Although Twitter can sometimes be a breeding ground for the less heathy stuff, I feel that we have seen the best it has to offer more recently. Firstly, it was encouraging to see so many leaders and educators tweeting about what they planned to do with their February half term break: cooking, eating, spending time with family, reading books, running, long walks, etc. It was so refreshing to see so many people managing their own wellbeing, putting themselves and their families first. Secondly, did you see the post from Headteacher Helena Brothwell who responded to an NQTs desperate tweet about having to spend the whole week’s half term break planning and marking? Like a call to arms, Helena asked the Edutwitter community ‘Anyone happy to help?’, ‘who’s got resources to share?’ declaring ‘we need to look after these folk…let’s give them a boost’. 122 retweets and 444 likes later, the whole community has pulled together to help struggling NQTs by signposting them to high quality, ready-made resources. Truly inspirational and another example of how the Edutwitter community can make a difference thanks to the kindness of strangers.

How we support others has an impact on our own emotional wellbeing. For further insight into this, I would recommend Susan David’s TED talk on ‘The Power of Emotional Courage’ which resonates on so many levels. She tells us that how we deal with our inner world drives everything – every aspect of how we love, how we live, how we help and how we lead. She describes parking your emotions as ‘toxic’ and talks about her own journey of refusing to accept her grief following the loss of her father until her eighth-grade teacher handed her a blank notebook and said ‘write what you are feeling. Tell the truth. Write like nobody’s reading.’ From this point she was able to “show up authentically” to her grief and pain. Writing in her notebook enabled her to move beyond denial to what she now calls “emotionally agility”.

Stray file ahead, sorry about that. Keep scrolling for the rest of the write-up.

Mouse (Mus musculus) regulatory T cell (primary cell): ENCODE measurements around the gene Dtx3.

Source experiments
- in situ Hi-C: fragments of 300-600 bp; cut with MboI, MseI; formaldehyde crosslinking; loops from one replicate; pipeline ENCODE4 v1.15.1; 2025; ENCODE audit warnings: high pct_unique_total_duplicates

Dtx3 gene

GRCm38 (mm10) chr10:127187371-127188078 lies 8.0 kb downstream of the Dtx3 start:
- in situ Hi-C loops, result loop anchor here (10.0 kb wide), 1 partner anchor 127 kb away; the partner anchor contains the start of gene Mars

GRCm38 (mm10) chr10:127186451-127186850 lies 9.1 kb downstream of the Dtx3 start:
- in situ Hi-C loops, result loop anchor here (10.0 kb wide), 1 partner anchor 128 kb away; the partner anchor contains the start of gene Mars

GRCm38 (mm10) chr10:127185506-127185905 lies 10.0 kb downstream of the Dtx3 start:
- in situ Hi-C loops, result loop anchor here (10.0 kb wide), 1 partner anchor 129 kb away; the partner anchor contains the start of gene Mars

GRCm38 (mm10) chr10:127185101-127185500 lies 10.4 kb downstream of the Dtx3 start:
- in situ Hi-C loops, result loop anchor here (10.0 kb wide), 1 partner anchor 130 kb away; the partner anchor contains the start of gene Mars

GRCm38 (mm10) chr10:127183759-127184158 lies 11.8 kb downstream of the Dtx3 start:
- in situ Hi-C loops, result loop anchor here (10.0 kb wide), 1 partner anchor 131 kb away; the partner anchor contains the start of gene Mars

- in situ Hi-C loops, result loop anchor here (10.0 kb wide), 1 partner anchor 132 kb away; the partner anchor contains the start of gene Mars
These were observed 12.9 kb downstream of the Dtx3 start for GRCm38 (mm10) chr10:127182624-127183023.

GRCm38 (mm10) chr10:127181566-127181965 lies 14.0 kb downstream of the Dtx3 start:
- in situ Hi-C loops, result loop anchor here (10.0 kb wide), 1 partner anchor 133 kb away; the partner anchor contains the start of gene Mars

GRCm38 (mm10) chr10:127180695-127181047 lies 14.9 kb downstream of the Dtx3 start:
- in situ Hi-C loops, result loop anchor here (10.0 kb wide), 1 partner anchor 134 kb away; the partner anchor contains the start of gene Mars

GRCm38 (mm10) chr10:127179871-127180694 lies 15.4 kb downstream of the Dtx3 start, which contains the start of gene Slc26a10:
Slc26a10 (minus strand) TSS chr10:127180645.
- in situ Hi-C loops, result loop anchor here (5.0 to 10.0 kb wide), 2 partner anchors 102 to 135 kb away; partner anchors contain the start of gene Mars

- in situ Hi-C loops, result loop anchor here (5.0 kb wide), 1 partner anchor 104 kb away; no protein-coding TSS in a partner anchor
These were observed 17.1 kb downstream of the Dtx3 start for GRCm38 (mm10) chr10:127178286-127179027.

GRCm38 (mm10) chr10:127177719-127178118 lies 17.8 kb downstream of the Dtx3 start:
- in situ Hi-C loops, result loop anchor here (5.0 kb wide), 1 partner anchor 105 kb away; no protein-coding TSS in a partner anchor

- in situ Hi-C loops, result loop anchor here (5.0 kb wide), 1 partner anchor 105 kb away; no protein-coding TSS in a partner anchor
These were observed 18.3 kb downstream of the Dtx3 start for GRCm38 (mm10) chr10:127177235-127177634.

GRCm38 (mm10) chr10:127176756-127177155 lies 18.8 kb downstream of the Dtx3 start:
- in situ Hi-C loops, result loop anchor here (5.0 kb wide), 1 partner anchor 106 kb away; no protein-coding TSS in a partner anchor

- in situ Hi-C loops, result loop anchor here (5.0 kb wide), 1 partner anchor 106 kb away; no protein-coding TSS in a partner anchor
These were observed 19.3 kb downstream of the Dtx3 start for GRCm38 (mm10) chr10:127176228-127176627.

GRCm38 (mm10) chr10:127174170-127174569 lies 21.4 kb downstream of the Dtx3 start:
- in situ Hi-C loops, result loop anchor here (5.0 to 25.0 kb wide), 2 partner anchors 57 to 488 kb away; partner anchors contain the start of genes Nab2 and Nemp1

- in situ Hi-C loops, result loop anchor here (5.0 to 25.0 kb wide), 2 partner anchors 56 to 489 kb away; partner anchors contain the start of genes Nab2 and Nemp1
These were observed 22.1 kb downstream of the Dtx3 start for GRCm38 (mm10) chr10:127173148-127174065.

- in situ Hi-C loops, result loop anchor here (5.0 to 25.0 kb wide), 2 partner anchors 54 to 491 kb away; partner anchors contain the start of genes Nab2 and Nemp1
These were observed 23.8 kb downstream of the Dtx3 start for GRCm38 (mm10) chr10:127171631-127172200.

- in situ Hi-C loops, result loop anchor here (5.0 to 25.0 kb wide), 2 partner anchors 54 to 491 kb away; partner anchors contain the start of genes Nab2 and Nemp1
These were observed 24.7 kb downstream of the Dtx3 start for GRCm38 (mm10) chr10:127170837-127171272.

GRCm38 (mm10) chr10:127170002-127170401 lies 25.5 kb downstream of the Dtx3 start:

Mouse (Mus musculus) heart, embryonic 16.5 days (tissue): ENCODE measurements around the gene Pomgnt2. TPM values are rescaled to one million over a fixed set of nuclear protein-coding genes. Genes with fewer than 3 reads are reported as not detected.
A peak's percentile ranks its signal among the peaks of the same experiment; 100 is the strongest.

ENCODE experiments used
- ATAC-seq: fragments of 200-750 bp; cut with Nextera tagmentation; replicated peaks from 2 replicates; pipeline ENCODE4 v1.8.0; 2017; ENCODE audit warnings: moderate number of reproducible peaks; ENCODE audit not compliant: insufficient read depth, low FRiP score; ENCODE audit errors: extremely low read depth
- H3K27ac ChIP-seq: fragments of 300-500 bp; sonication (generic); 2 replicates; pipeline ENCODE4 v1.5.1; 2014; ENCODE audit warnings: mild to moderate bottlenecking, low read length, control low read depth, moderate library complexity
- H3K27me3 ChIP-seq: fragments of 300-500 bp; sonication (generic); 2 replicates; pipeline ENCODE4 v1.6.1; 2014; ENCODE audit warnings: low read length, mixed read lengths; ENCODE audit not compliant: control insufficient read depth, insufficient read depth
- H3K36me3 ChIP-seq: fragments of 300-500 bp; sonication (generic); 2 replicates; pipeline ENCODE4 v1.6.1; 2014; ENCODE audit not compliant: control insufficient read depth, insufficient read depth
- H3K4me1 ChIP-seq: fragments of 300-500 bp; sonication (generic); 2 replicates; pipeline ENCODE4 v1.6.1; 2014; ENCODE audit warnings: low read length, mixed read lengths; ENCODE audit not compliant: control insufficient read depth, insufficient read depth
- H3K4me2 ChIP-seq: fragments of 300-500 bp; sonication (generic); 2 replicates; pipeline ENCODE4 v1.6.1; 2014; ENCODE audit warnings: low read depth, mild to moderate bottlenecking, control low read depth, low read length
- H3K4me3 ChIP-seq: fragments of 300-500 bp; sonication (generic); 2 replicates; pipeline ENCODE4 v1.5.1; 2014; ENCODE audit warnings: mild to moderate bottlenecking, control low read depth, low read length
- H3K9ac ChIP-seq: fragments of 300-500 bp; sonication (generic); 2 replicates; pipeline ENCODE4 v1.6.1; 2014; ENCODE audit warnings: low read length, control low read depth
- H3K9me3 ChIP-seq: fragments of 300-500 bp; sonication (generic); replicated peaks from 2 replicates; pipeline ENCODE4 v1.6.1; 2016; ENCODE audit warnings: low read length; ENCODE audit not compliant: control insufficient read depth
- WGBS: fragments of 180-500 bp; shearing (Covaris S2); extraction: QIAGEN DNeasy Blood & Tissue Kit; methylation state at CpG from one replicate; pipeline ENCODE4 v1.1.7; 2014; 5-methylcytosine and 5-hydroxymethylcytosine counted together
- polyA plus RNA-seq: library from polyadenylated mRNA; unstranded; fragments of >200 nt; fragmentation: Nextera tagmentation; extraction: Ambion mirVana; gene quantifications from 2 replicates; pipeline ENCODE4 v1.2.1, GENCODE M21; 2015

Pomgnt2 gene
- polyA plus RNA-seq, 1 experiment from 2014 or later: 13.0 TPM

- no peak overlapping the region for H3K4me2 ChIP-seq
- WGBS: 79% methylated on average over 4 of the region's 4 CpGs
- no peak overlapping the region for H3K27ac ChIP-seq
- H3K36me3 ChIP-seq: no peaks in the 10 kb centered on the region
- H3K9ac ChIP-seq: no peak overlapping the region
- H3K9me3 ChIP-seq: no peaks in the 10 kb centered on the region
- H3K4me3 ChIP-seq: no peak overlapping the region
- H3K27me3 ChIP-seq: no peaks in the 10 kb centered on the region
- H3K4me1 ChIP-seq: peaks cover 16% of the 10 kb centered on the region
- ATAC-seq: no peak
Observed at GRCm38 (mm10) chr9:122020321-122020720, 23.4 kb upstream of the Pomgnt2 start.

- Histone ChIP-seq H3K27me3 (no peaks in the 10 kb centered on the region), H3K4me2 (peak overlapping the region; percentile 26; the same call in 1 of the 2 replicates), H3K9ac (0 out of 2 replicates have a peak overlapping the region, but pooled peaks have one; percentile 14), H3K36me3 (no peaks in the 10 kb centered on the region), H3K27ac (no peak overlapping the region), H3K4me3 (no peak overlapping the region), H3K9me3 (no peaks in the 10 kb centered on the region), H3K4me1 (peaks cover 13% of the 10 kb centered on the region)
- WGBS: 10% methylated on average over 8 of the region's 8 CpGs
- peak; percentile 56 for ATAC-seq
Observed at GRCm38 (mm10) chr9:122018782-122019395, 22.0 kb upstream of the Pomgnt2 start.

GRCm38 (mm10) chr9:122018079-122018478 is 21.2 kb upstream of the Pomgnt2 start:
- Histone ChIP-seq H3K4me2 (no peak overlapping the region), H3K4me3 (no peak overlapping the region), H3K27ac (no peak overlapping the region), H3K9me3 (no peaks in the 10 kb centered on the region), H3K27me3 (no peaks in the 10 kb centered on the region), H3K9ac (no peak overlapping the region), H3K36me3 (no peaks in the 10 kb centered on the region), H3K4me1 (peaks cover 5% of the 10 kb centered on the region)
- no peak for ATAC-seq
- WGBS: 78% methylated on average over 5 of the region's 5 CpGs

So how do we move ourselves to a position of ‘emotionally agility’? David advises that we look at emotions as data. When you feel something strongly, take time to pay the feelings the attention they deserve. Rather than saying ‘I feel angry’, try to say ‘I am noticing that I am feeling angry’ and give yourself time to explore how that really feels. Give yourself the time to work through it. Don’t deny your body its opportunity to process and deal with that emotion. Felicity King tells us that this is just as important with positive emotions too. She said that when she had embraced her son that morning, for a second she felt a surge of love and warmth inside but she didn’t spend enough time actually feeling it; instead she grabbed her laptop and thought about what she was doing next. When we feel love, warmth, pride, joy, we need to stop and savour the feeling, and enjoy it until it naturally fades. We need to notice our feelings, good or bad, and allow the natural responses of our bodies to be fully, truly felt. This way our body can respond and take care of us as it is designed to and as a result, we learn to get comfortable with all our feelings and find confidence, strength and capacity in spades.

Whatever schools can offer in terms of health and wellbeing support, we all have a responsibility to ourselves to manage our emotions first. Without this, not the yoga, nor the shorter meetings, nor the reduced data drops or even the time given to attend your own child’s assemblies, will impact on our inner emotional-self in a lasting way.  Our schools and employers can help, but our emotions are always personal so perhaps it is time to return to a little wellbeing DIY.